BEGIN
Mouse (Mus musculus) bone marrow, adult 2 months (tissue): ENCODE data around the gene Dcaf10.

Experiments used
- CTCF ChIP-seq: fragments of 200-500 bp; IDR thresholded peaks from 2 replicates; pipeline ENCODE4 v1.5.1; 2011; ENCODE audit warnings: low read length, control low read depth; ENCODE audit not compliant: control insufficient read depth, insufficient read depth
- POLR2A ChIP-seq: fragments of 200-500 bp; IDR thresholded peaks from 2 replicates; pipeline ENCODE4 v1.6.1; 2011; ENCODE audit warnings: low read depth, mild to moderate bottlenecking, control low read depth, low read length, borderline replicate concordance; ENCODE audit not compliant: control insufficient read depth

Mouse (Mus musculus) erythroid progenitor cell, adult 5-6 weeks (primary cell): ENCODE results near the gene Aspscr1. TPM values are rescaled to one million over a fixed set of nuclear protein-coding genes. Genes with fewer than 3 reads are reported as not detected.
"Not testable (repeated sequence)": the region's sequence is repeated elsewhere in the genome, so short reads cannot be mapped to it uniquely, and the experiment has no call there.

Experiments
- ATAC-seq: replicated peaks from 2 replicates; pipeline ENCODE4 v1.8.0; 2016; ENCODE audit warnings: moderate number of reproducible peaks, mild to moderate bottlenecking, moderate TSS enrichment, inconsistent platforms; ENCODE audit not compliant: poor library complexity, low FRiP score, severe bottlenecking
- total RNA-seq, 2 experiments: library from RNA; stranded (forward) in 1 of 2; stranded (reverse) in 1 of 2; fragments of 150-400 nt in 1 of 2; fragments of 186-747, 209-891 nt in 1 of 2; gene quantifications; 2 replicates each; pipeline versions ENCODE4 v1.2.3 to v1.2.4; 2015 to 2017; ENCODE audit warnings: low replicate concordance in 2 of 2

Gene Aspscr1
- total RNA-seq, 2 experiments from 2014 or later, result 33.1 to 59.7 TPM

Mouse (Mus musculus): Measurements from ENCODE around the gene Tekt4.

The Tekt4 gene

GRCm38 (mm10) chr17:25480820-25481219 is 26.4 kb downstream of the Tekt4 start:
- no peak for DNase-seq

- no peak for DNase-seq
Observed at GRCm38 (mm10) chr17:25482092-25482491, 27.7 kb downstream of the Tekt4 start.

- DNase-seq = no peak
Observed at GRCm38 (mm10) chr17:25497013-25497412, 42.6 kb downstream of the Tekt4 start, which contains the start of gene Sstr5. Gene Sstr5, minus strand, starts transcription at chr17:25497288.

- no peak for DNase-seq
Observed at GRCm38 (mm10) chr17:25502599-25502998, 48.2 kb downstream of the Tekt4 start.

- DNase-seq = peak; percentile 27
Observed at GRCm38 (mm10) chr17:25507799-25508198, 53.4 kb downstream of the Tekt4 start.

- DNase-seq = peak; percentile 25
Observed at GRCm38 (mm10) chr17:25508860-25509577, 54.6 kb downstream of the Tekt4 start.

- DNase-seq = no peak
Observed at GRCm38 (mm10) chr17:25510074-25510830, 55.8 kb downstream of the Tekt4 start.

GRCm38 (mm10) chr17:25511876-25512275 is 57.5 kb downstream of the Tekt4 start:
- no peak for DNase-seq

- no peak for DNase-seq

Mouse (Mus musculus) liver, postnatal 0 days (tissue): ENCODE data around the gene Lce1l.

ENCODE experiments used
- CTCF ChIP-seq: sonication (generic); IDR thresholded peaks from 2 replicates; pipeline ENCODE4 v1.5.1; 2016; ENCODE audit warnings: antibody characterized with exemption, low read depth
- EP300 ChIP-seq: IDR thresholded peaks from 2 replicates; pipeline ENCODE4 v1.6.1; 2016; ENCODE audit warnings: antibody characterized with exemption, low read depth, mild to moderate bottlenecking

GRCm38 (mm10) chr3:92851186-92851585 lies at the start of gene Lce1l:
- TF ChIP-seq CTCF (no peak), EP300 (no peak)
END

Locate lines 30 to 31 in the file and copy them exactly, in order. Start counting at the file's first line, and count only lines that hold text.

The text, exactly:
- no peak for DNase-seq

Mouse (Mus musculus) liver, postnatal 0 days (tissue): ENCODE data around the gene Lce1l.